Bad Judicial Behavior

Dear Harris County judges:

The following is a non-exhaustive list of conduct, engaged in by you or your staffs, that is likely to get you grieved:

  • Telling defendants, “If you don’t hire a lawyer, you’re going to come back every day and stay until 11:30 until you hire a lawyer.”
  • Telling defendants, “Go hire a lawyer from the hallway.”
  • Telling defendants, “You made bond. You can’t have an appointed lawyer.”
  • Removing appointed counsel from cases when defendants make bond before substitute counsel is hired and without a hearing.
  • Telling defendants, “Hire a lawyer or go to jail.”
  • Jailing people for not hiring lawyers.

The days of the Harris County Criminal Lawyers trusting the Commission for Judicial Conduct to do its job are past. If a grievance is filed, it will be news.

Most of you would never do any of these things. That’s great. No need to protest. I hope your staffs realize that you would never do these things.

I know that some of this conduct has been going on for longer than I’ve been a lawyer. If you have a quibble or doubt about whether any of it is unethical, I’d be happy to have a friendly discussion with you about it; maybe you can convince me that it is not only traditional, but also legitimate. I raise these issues because I don’t want HCCLA to have to grieve any more judges. I’d rather the unethical behavior just stopped.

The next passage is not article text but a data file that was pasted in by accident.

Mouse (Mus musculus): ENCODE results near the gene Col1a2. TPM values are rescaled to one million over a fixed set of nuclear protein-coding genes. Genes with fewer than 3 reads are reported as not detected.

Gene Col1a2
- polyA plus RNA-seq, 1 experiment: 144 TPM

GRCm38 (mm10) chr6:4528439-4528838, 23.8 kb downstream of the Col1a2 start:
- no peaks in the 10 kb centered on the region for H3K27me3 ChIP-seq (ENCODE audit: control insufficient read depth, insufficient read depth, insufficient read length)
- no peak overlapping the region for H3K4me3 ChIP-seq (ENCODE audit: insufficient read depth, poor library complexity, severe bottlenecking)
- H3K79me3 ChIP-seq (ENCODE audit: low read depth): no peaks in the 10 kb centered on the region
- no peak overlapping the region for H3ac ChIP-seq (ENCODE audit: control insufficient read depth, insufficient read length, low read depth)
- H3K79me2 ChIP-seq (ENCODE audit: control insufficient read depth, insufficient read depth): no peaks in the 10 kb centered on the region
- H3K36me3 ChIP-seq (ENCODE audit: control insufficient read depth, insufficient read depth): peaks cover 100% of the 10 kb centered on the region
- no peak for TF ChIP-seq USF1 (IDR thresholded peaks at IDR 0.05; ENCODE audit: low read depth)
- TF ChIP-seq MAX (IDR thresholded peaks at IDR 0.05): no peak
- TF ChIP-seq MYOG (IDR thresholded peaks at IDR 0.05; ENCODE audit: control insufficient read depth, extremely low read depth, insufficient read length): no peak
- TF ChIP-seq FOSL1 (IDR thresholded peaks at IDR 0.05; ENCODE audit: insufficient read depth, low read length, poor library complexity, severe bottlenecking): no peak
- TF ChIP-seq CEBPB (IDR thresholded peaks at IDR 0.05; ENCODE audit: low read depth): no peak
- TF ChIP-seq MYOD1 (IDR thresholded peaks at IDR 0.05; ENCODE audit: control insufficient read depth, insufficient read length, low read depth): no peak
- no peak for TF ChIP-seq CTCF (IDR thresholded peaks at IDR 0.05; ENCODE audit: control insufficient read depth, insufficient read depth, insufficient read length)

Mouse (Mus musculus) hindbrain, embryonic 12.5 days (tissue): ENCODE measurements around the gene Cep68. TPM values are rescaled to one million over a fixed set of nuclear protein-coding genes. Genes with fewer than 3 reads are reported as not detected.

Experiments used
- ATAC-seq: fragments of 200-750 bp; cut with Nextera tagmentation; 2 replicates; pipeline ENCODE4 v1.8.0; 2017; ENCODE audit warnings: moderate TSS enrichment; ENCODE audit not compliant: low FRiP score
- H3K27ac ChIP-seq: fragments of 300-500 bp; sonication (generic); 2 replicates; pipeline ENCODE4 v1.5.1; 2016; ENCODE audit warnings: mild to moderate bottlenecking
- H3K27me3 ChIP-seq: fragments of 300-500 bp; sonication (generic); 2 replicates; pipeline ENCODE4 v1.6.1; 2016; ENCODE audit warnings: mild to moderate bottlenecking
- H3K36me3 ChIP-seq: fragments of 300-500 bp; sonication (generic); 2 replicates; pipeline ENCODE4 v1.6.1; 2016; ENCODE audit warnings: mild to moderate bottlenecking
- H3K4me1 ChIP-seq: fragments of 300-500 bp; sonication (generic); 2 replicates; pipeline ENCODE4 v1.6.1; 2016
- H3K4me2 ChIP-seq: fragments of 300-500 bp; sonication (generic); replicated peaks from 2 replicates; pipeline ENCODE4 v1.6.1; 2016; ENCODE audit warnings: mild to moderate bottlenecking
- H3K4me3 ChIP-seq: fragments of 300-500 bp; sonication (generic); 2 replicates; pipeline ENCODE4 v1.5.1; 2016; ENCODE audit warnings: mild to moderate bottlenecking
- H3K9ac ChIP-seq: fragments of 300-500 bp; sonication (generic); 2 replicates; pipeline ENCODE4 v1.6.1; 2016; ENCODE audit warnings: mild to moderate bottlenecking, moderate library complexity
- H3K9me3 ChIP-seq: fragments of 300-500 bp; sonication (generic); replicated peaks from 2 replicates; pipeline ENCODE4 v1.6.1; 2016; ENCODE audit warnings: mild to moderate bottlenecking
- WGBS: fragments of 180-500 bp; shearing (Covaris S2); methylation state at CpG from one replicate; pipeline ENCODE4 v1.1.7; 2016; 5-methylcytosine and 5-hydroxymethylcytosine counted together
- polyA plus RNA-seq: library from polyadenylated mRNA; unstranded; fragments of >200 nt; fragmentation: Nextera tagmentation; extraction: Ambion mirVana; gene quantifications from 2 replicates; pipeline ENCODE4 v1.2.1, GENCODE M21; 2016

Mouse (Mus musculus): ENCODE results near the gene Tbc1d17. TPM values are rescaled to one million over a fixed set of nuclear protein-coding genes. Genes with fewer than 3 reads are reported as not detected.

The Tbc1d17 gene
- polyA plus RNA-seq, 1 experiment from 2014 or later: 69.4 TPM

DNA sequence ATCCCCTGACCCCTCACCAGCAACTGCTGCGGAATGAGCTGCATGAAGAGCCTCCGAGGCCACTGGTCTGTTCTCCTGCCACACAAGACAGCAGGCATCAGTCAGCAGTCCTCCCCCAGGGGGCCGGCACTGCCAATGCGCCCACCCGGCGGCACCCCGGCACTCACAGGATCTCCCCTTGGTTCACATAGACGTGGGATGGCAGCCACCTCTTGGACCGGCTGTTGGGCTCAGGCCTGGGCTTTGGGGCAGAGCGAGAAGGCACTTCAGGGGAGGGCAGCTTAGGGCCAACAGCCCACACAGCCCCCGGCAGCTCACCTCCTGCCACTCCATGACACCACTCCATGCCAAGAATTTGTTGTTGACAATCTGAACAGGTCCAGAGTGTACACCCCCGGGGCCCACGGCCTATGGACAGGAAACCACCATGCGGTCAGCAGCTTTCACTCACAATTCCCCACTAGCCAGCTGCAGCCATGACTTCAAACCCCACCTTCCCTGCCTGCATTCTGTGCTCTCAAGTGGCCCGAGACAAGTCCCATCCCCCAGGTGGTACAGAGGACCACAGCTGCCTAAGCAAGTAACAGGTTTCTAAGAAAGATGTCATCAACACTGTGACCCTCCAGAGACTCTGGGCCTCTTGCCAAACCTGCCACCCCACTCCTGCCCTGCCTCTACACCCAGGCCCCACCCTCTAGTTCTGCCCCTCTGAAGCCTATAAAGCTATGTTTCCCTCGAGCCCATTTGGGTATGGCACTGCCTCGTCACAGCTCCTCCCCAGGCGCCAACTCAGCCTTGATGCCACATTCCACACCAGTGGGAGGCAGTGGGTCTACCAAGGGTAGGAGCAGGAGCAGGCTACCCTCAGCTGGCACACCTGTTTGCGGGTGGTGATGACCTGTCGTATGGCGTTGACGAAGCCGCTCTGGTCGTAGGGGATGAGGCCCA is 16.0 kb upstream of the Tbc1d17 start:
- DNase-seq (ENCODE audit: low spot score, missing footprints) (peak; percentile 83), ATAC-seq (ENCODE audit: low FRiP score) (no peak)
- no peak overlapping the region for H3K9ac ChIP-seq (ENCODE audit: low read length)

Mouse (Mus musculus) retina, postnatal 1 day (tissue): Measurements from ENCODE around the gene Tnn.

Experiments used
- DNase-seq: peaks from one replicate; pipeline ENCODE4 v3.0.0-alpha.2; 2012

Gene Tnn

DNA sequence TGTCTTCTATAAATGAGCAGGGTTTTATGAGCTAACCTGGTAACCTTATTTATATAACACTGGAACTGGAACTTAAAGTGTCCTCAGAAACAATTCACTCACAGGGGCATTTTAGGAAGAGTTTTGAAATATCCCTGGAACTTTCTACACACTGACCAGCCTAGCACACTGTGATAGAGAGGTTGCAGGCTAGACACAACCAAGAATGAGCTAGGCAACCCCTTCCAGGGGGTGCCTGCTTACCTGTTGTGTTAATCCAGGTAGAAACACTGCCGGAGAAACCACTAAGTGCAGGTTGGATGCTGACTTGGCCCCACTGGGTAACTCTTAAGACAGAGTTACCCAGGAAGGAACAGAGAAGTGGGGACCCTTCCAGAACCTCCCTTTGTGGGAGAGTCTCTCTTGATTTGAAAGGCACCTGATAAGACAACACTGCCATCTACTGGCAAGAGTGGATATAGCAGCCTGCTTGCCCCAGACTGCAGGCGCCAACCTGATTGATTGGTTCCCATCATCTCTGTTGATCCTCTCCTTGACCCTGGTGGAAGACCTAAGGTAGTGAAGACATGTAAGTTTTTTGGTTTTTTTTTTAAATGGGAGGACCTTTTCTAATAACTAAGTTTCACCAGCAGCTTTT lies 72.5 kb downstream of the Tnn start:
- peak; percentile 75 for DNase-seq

0 responses to “Bad Judicial Behavior”

  1. Any way you’d consider unbanning Rage Judicata so he respond to this post? It’s been awhile since I kicked his butt in a flame war.

    • What exactly would you argue with him about on this topic? It seems like he and Mark would be on the same side on this issue, so surely you can take a shot at kicking Mark’s butt in a flamewar.

      • Mark has a narrow, bony ass that I couldn’t hope to kick even if he stands still. If it’s a moving target, I’m sunk. I, on the other end, have a caboose so huge that Refrigerator Perry’s suggested I cut down on desserts.

  2. Well done Mark.